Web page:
Being level 2 BIM compliant will soon be a government project requirement. Mark Eggleton, Managing Director at EaglestoneUK Limited explains that it needn’t be a giant leap to meet the new standards.
With the 2016 government deadline looming, companies of all shapes and sizes are starting to feel the pressure to evolve their current working practises to deliver level 2 BIM. The prospect of having to be level 2 compliant could be perceived to be daunting for companies both small and large. New processes, new technologies, and a whole new cultural way of working to absorb and make sense of the requirement has left many organisations frantically hurrying to get things in place.
If you are reading this and are thinking “this is me” don’t worry, you are not alone.
I have encountered many companies and organisations who are all heading off down their own individual rabbit holes trying to solve this apparent mystery. All too often recently I have come across companies who have invested heavily in technology, with no real clue as to what they are purchasing and how it fits into their business model. At the same time I have encountered clients who have quite simply instructed “BIM” to be included in the contract, with no real idea of what they want, need, or are asking for.
As an industry we have been managing our building and asset information through design, construction, operation, maintenance and disposal for some time. BIM is nothing more than the next evolutionary step to unlocking more efficient and effective ways of working. There are new processes, there are new technologies and there is a new cultural shift required, but the step to level 2 needn’t be a giant leap.
The key to unlocking the success of BIM is ensuring value can be recognised by all parties, for BIM to be successfully adopted, everyone has to benefit.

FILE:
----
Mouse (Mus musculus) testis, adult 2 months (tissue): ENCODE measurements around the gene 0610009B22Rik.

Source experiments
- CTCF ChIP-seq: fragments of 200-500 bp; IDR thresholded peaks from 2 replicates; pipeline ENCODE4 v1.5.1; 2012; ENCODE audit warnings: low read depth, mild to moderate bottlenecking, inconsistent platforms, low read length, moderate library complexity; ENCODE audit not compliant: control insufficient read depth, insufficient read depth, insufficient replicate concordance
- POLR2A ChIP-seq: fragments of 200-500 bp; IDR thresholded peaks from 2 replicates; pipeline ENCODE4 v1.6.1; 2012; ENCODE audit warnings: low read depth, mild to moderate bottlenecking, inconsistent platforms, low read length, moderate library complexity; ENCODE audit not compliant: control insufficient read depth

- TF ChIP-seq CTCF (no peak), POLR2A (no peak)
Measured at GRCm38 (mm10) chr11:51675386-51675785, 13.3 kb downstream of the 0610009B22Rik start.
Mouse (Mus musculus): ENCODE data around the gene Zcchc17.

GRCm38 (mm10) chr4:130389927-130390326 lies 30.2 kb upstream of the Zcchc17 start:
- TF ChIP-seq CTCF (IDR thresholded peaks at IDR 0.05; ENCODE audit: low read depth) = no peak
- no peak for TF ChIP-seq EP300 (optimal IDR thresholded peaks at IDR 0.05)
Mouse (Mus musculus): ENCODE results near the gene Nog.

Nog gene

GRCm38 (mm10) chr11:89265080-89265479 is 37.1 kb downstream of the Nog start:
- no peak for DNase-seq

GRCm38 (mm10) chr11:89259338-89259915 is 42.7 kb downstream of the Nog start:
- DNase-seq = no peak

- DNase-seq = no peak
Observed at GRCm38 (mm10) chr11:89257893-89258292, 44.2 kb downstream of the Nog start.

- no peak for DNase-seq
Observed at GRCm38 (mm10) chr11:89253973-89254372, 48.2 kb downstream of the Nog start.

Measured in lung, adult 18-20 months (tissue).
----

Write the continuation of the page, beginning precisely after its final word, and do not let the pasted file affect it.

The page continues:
It is a reality that investing in BIM (knowledge, skills, technology, training and resource) is an expensive exercise for any company; size is not an issue, the cost per head is scalable and relative from small practises to multi-national corporations.
With the current economic pressures and financial constraints, clients who commission projects are quite simply looking for more for less. It is clear that clients have the most to gain from BIM; there are many case studies available now which demonstrate BIM as an enabler to faster, better, cheaper and safer construction projects. But with the supply chain having to invest upfront in BIM and the opportunity to pass the costs onto the client not a viable option, the value and benefit of adopting BIM for the supply chain has to be identified.
The value proposition to the supply chain is of course through repeat business, if you can accept as a business that you are not going to realise a return on investment for some time, but can also acknowledge that adding value through demonstrating effective and efficient ways of meeting your client’s requirements will lead to more work, then you are already heading in the right direction.
Tel: 01793 329250